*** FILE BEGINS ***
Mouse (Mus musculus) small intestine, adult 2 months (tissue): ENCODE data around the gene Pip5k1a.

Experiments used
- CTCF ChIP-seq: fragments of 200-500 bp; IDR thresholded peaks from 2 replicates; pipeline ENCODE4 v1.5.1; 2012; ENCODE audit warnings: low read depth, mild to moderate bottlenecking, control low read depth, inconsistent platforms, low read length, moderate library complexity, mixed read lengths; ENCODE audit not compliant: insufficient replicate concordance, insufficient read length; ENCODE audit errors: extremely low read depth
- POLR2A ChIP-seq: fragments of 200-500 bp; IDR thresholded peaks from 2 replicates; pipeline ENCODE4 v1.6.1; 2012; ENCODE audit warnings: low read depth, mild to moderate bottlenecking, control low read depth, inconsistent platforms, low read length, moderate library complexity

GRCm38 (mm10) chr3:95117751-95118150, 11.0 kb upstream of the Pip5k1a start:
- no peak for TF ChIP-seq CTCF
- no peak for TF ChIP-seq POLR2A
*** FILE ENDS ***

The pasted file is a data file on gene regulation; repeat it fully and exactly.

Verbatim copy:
Mouse (Mus musculus) small intestine, adult 2 months (tissue): ENCODE data around the gene Pip5k1a.

Experiments used
- CTCF ChIP-seq: fragments of 200-500 bp; IDR thresholded peaks from 2 replicates; pipeline ENCODE4 v1.5.1; 2012; ENCODE audit warnings: low read depth, mild to moderate bottlenecking, control low read depth, inconsistent platforms, low read length, moderate library complexity, mixed read lengths; ENCODE audit not compliant: insufficient replicate concordance, insufficient read length; ENCODE audit errors: extremely low read depth
- POLR2A ChIP-seq: fragments of 200-500 bp; IDR thresholded peaks from 2 replicates; pipeline ENCODE4 v1.6.1; 2012; ENCODE audit warnings: low read depth, mild to moderate bottlenecking, control low read depth, inconsistent platforms, low read length, moderate library complexity

GRCm38 (mm10) chr3:95117751-95118150, 11.0 kb upstream of the Pip5k1a start:
- no peak for TF ChIP-seq CTCF
- no peak for TF ChIP-seq POLR2A